Public Protector Busisiwe Mkhwebane allegedly threatened SA’s largest horse-racing body with a far-reaching investigation into its operations after it refused to pay one of its main accusers a proposed R10m legal settlement, says a Business Day report.

Phumelela Gaming and Leisure Limited has said that a November 2018 letter Mkhwebane sent to it about its ‘regrettable’ decision not to agree to a settlement proposal made by thoroughbred racehorse breeder Phindiwe Kema demonstrated that the Public Protector was biased against the company and failed to uphold the constitutional obligations of her office.

Kema had tried to buy the Arlington racecourse from Phumelela, but the deal never materialised because of disagreements about price.

Kema sought the R10m payout in relation to any future claim she would make in relation to the Arlington racecourse, and also ‘pain, suffering, public humiliation as well as to enable her to rebuild her life’.

Phumelela is now pushing for a personal costs order against Mkhwebane for 25% of the legal costs attached to its review of her May 2019 report on the privatisation of SA’s horse-racing industry, should she lose that case.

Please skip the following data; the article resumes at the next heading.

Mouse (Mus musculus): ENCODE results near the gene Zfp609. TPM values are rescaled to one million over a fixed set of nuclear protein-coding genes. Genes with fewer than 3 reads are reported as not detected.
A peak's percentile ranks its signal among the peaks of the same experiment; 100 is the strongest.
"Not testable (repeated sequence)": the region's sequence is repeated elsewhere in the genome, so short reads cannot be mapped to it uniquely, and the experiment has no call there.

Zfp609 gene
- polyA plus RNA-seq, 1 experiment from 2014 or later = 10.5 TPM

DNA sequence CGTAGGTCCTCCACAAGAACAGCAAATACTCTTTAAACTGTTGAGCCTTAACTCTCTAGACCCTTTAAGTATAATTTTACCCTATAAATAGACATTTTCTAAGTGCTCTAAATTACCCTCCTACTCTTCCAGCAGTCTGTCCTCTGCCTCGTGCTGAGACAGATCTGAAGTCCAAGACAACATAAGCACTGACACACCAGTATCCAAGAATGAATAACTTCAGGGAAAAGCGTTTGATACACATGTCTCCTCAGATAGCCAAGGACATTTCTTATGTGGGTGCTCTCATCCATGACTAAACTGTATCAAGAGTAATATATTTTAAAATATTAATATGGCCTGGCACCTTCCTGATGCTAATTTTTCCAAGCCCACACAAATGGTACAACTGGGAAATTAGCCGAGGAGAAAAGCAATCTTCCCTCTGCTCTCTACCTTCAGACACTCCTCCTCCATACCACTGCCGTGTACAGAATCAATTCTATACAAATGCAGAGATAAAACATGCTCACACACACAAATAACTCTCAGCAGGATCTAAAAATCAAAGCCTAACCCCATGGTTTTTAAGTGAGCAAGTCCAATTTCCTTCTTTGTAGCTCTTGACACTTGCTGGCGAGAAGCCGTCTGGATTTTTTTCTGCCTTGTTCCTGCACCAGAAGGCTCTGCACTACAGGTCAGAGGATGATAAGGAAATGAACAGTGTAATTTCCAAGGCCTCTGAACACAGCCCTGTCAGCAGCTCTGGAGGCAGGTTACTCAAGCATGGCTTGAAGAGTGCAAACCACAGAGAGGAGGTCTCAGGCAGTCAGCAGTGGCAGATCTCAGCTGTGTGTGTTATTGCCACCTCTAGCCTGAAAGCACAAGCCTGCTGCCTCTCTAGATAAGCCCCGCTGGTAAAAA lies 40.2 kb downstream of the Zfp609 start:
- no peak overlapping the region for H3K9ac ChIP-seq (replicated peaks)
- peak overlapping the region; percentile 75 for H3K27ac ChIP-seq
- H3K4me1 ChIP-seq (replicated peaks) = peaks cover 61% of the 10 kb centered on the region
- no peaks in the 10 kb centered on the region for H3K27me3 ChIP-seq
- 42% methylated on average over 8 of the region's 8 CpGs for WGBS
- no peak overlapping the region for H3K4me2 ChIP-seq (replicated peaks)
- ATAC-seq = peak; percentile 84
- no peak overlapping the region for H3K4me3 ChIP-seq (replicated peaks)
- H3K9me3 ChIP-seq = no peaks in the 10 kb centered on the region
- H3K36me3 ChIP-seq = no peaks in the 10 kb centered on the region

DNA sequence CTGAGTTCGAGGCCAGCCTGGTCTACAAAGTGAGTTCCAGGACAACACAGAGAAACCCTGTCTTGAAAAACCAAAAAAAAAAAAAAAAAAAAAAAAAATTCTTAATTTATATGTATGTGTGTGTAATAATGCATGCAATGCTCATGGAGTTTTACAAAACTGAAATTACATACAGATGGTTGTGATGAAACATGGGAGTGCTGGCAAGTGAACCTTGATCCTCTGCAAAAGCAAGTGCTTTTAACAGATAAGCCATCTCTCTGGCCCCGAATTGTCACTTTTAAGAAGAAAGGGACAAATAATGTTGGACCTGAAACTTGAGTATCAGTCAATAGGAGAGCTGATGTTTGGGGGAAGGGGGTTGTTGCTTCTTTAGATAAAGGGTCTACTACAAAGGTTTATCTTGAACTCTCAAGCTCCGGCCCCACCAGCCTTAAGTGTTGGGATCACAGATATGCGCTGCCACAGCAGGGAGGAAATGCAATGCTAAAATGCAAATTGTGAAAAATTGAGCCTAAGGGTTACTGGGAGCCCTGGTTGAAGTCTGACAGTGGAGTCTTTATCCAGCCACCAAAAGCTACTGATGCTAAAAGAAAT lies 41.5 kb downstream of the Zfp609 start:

Mkhwebane’s office is adamant that she did no wrong, and it has rubbished any suggestion that the Public Protector was attempting to blackmail or coerce Phumelela into ‘paying off’ Kema to make her complaints go away.

‘The matter is before court, and the Public Protector will deal substantively with all the allegations contained in the Phumelela court papers in her replying affidavit,’ her spokesperson, Oupa Segalwe, reportedly told Business Day.

That said, the Public Protector denies claims that she asked Phumelela to pay Kema any money, and confirms that settlement proposals were made among the parties, and that process failed.’

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